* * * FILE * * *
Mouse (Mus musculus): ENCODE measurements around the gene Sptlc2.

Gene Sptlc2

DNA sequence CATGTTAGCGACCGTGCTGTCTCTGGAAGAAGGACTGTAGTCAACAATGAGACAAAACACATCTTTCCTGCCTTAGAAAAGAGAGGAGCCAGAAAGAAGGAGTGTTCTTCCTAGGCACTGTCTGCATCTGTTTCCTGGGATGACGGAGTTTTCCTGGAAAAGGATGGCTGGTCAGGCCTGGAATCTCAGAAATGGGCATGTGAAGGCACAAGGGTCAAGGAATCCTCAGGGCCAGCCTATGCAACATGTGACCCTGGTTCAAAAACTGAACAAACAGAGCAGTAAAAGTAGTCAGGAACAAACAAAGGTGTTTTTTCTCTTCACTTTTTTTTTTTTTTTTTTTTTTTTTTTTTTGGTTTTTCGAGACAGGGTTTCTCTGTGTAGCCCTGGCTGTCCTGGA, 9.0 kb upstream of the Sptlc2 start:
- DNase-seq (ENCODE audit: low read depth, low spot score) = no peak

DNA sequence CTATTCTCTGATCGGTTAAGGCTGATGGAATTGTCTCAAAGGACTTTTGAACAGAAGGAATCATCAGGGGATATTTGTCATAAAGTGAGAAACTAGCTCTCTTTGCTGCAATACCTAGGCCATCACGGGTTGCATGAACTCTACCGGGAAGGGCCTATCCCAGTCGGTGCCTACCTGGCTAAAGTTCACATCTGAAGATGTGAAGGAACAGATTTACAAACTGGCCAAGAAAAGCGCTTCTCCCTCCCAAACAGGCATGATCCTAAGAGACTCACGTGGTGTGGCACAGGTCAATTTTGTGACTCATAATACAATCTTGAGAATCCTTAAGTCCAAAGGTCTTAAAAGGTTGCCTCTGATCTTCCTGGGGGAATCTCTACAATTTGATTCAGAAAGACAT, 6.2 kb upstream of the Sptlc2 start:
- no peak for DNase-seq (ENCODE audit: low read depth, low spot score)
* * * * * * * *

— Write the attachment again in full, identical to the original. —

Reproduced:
Mouse (Mus musculus): ENCODE measurements around the gene Sptlc2.

Gene Sptlc2

DNA sequence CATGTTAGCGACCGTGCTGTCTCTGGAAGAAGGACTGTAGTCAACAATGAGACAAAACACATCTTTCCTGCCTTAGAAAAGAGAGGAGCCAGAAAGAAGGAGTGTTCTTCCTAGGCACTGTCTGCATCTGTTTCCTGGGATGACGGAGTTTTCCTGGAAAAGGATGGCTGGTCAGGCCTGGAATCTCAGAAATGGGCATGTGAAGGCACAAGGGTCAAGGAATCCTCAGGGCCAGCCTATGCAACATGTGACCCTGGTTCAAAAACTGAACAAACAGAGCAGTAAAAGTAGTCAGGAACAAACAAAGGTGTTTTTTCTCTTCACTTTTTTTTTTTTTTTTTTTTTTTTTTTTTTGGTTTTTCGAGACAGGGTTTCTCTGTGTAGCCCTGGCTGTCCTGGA, 9.0 kb upstream of the Sptlc2 start:
- DNase-seq (ENCODE audit: low read depth, low spot score) = no peak

DNA sequence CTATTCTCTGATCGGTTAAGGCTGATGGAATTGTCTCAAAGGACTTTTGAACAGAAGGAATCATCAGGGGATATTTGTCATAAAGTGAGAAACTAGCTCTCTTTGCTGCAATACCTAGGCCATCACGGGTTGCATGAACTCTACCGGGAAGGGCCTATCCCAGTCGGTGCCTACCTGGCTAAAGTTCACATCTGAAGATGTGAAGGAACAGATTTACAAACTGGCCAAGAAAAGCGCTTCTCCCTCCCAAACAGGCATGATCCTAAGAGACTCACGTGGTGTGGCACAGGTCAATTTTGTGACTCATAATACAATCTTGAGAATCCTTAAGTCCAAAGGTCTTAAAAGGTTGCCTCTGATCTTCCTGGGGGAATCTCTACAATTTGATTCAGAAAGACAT, 6.2 kb upstream of the Sptlc2 start:
- no peak for DNase-seq (ENCODE audit: low read depth, low spot score)